“Nor can I return to Forester Hall.”
“Maybe it won’t be so bad,” Bess cajoled. “You don’t even know who His Grace has invited.”
It mattered not who was there. It mattered why they were there. “I have no intention of being an unwilling participant in any of Father’s plans.”
“But Lady Violet, he’d be most displeased if you spent these next ten days in an inn.”
In that, Bess was correct, but these were extenuating circumstances. “If I cannot remain here, I will simply find somewhere else,” she decided with determination though she could think of no family who would offer her a chamber and the one boarding house in Laswell only lent rooms to gentlemen.
Bess looked to Maggie and then the other female servants. Did they not wish for her to remain with them? Was she truly so difficult?
“I promise not to be an inconvenience,” she insisted.
“Oh, it isn’t that Lady Violet,” Maggie quickly assured her. “You shouldn’t be sleeping in an inn. If His Grace doesn’t sack us for not returning, he’d certainly sack us for allowing you to remain with us.”
That was their concern? And with that, a new irritation settled within. Her father’s servants often believed that they knew better of what Violet shouldn’t and couldn’t do, which was often quite maddening. Especially when their reasons were simply because of the hierarchy of living in England and her being the daughter of a duke and nothing more.
“It just isn’t right, Lady Violet,” Maggie claimed.
“Shouldn’t I decide what is right and what is not?”
“She may have our bed,” the young maid from the Harley household proposed. “Miss Silvia would have my head if I didn’t find a place for you.”
Violet doubted Silvia would resort to such punishment but appreciated the sentiment.
“You may put a cot in our room, Mary,” another woman said.
Violet did not know her but welcomed the offer.
“Margaret may have my space and I will have a cot placed in Lady Violet’s chamber.” Bess turned to Violet. “You will not sleep alone in this inn and I will be there to protect you.”
It truly wasn’t necessary, as there were no guests other than the female servants, but she also knew that arguing with Bess would be an unnecessary waste of time. And really, all that mattered was that she’d not be required to return home before Father’s guests departed. “Very well,” Violet agreed then looked to the maids who were making room for her. “I thank you for your sacrifice.” Pleased with the outcome, Violet blew out a sigh and relaxed. “Now that the matter is settled, would someone please help me retrieve my trunk from Dr. Talbot’s curricle.”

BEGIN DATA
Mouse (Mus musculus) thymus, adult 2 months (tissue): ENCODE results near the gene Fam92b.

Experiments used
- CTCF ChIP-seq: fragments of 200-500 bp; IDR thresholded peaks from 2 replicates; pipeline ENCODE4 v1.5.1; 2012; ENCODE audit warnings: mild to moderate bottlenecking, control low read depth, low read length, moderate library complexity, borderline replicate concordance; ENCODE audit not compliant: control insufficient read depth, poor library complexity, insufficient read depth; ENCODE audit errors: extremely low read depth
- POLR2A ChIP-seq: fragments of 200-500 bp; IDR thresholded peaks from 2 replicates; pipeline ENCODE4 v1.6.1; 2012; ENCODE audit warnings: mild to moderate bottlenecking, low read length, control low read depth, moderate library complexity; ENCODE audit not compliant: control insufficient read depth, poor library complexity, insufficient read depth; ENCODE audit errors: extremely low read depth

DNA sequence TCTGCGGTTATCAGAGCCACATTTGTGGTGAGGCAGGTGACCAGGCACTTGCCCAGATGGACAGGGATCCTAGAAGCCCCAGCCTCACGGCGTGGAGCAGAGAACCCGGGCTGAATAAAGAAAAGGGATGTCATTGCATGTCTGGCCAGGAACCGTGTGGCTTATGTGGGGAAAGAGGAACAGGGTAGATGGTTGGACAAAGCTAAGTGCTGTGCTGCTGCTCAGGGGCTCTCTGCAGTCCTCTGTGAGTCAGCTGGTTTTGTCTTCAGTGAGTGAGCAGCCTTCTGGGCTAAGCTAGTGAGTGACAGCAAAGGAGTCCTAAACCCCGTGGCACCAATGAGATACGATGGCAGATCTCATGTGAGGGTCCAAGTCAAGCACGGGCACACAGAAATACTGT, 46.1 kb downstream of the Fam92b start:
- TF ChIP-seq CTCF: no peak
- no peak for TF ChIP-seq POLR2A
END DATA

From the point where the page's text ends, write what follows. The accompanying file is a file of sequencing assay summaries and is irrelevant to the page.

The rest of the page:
Two maids stepped forward.
“Also, when Dr. Talbot returns, please inform him that I am no longer in need of his assistance.”
Emory Talbot, Viscount Ferrard, knew that when he accepted the invitation for the house party being hosted by the Duke of Arscott that he might very well be betrothed before the Season even began.
The intention of the gathering was to court his daughter, Lady Lucinda, and while Emory had met Lady Lucinda two years prior, and he’d called on her, his interest hadn’t lasted beyond a few visits. She was lovely, but he hadn’t experienced any stirrings within to indicate that she might one day be his wife or even a friendly companion. After all, if one were going to spend their life with another, share a household, and beget heirs, wouldn’t it be far more pleasant if that person were at least a friend? It had been his hope to marry someone he might even love one day, not just a woman of good disposition that he found attractive, as such a union would quickly grow tedious. He lost interest in bedpartners after a sennight, and he didn’t wish to suffer such misfortune after marriage. Not that it would keep him from his duty of begetting an heir, but the act was much more enjoyable when passion was shared instead of obligation.